Our state-of-the-art surgical suite with the most modern equipment provides for the performance of a wide variety of surgical procedures, including spay/neuters and feline declaws.
When you book your surgery, you will be given a handout that will outline the procedures you will need to follow before bringing your cat to the clinic the morning of surgery. You are also able to drop your cat off the night prior if you are unable to bring him or her in the morning of surgery.
Prior to surgery, each patient receives a thorough physical examination to identify any existing medical conditions that might endanger your pet's health. Because not all problems can be detected on examination, all patients undergo pre-anesthetic blood testing prior to the day of surgery. These tests not only give us a more complete picture of your pet's health, but also allow us to tailor an anesthetic regimen that is specific for your pet.
During surgery, we use state-of-the-art monitoring equipment, such as blood pressure monitors to monitor your pet's vital signs. IV fluids are also used for surgical procedures in order to support the vascular system and provide an open port for rapid medication administration. All surgical patients, including those undergoing routine procedures, receive pain control medications. We urge you to discuss operative pain management options with our staff.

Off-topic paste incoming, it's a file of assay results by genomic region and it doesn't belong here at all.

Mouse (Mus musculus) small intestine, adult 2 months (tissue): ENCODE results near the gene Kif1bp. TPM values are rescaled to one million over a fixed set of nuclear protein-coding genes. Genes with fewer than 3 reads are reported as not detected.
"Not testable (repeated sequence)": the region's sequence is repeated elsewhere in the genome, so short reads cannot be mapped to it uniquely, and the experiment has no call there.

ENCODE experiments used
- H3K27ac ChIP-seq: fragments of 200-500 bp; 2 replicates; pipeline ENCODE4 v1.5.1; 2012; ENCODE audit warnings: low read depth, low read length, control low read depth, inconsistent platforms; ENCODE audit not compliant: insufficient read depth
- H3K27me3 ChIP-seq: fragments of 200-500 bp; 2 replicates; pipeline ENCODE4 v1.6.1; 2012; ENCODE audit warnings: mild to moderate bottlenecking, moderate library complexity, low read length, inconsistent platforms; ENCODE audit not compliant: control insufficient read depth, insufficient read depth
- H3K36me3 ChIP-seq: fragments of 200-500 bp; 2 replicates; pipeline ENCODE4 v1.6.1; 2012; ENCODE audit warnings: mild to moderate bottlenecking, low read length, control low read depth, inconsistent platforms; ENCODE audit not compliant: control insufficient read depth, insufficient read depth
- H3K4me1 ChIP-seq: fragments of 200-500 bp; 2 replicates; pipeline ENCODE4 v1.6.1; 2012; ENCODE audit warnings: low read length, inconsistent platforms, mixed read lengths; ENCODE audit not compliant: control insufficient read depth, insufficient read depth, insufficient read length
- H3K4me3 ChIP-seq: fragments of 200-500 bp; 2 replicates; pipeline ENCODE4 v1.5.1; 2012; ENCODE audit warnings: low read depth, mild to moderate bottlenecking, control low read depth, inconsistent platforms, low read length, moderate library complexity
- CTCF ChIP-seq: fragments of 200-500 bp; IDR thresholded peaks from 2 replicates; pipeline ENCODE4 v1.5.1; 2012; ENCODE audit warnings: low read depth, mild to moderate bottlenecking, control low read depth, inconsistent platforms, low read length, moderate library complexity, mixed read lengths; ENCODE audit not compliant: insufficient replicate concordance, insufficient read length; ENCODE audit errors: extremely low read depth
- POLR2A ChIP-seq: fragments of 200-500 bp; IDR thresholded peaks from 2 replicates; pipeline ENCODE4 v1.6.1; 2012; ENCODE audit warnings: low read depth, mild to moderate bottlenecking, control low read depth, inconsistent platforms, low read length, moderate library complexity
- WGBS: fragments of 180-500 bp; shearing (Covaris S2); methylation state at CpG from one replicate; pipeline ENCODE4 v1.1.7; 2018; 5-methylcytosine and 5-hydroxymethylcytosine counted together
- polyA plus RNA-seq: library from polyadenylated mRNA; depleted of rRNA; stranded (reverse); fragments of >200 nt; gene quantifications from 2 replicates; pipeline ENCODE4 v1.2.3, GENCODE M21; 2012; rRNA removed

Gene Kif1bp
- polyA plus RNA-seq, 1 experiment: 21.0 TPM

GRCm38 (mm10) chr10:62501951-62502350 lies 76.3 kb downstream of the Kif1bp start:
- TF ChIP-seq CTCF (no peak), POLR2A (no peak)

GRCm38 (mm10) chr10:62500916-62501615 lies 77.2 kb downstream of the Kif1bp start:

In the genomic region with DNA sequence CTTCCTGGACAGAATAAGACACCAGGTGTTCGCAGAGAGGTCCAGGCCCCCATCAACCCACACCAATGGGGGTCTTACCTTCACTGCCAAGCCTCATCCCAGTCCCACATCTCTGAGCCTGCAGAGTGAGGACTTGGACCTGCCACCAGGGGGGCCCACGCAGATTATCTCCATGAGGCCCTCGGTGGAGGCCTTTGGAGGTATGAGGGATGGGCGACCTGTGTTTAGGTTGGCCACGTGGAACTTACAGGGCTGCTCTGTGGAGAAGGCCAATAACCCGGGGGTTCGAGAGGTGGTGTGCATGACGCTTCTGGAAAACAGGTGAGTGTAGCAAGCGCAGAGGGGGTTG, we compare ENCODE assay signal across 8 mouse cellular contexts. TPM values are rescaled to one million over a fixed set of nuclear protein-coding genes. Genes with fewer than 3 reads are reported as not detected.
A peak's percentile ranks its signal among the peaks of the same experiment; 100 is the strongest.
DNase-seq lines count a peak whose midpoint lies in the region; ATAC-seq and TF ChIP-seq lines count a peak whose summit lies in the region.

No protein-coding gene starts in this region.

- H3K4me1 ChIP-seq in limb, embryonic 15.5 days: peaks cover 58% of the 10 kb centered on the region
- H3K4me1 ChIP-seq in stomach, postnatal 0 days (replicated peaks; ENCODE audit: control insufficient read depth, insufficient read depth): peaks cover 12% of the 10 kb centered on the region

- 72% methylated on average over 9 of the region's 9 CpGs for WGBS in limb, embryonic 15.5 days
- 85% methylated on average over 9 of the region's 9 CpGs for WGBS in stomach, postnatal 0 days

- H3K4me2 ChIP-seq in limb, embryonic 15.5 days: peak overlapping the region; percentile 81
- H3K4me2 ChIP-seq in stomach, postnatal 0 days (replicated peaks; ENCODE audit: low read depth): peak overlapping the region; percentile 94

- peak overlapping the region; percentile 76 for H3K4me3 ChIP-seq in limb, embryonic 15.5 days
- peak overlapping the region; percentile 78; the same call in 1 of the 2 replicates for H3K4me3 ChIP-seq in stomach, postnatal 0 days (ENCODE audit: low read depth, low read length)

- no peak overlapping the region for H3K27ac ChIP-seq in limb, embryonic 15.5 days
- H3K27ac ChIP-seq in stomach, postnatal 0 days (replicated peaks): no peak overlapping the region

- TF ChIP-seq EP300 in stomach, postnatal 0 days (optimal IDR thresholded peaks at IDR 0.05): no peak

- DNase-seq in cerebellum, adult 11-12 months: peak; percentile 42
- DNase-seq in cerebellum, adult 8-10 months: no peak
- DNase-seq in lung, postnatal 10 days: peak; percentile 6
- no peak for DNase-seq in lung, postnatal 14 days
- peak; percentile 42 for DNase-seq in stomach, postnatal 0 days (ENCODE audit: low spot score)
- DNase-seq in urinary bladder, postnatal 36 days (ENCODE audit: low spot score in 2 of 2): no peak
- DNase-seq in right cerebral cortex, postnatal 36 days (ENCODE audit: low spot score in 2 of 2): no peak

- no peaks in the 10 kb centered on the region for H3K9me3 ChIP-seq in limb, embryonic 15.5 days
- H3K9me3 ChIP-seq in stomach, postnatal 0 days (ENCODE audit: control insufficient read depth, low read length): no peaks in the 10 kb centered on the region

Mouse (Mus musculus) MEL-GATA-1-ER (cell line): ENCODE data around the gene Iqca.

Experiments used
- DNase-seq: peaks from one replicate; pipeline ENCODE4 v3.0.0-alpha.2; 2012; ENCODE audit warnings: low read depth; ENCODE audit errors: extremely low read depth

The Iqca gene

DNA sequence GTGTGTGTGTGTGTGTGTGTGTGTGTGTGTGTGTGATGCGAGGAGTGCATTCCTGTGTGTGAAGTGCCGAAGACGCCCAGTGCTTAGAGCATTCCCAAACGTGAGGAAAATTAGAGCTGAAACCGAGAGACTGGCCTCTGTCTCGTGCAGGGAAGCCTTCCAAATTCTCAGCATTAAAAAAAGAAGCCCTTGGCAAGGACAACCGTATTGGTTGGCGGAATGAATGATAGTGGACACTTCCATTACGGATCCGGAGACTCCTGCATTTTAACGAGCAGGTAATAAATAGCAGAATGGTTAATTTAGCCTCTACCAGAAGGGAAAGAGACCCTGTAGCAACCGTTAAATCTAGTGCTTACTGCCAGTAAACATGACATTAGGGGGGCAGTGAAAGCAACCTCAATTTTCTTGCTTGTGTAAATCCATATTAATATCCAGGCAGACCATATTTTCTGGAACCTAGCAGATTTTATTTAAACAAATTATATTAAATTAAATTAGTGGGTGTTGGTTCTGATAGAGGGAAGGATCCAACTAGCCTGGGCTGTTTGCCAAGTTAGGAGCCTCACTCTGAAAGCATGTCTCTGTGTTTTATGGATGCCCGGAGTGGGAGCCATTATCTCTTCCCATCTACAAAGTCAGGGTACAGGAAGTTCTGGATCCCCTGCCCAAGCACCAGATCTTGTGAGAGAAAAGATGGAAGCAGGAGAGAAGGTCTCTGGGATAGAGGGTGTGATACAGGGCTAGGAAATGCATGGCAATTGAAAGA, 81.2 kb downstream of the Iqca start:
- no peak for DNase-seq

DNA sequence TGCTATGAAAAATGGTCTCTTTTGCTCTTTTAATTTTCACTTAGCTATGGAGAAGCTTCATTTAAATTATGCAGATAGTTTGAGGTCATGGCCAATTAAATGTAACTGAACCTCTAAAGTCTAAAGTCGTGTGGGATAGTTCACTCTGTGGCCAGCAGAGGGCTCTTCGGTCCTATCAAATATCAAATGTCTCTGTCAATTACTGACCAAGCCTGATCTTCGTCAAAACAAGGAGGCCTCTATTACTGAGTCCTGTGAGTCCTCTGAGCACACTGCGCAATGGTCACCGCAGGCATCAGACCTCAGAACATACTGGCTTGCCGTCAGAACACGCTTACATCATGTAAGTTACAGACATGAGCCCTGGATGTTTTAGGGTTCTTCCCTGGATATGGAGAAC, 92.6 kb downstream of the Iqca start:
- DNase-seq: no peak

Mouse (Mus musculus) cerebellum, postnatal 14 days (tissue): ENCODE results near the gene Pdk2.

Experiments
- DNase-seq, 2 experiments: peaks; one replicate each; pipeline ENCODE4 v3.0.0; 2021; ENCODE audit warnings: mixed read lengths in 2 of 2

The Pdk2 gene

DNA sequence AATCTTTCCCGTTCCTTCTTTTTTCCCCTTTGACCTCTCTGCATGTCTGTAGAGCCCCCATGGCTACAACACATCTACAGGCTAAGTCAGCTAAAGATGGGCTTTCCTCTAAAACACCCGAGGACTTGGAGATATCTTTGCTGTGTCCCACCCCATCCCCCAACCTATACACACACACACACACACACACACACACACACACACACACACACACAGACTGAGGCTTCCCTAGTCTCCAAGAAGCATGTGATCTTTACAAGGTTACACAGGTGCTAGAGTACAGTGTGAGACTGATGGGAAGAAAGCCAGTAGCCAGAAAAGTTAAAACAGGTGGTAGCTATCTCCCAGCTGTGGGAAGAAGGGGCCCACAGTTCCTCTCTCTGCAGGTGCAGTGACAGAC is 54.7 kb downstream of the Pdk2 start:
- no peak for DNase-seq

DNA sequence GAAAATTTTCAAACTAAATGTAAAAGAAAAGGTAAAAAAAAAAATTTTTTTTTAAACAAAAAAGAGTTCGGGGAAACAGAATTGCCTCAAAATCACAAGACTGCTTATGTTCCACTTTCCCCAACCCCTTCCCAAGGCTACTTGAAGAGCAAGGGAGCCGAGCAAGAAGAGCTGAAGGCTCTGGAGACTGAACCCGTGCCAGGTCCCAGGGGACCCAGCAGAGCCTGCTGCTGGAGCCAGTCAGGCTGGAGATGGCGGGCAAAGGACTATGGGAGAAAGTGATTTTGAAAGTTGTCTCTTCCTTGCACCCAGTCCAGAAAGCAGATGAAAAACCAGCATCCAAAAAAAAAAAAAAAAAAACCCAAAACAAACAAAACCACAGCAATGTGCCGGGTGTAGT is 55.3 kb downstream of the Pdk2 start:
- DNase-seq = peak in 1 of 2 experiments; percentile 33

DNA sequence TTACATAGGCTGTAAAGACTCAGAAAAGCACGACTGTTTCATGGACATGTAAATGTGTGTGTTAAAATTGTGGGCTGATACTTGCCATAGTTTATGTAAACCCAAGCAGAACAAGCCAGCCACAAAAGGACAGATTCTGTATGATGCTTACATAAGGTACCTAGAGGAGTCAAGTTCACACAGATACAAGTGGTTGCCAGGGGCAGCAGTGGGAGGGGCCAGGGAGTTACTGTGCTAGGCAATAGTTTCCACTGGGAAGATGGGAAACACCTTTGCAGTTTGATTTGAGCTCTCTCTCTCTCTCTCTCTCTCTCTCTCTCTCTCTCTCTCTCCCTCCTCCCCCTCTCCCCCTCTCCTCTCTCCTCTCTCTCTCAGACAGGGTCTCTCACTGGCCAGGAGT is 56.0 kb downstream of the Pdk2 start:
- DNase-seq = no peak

Our Surgery assistants, working along with Dr. MacMillan, are professionally trained to observe and monitor your pets throughout the entire procedure, from induction until recovery. They will also assistant in adjusting the anesthetic levels according to the patient’s vital signs and ensuring your pet remains stable throughout their procedure.
The different surgical procedures that we offer our outlined below.
Once your female cat is 5 months of age it is time to have her spayed. She will need to stay with us for the entire day; her surgery will be in the morning and she will be monitored all afternoon until you can pick her up in the evening. When the anesthetic has worn off and your cat is fully awake, she will be offered food and water and her IV will be removed. At this point he will be resting comfortably and waiting eagerly for his parents to come and take him home. When you arrive to pick her up you will be given written instructions on home care and signs of pain. She will then need to return in one week so that the Dr. can look at her surgical site and ensure that everything is healing nicely.
Neuters are performed on male kittens once they reach 6 months of age. He will need to stay with us for the entire day; his surgery will be in the morning and he will be monitored all afternoon until you can pick him up in the evening. When the anesthetic has worn off and your cat is fully awake, he will be offered food and water and his IV will be removed. At this point he will be resting comfortably and waiting eagerly for his parents to come and take him home. When you arrive to pick her up you will be given written instructions on home care and signs of pain.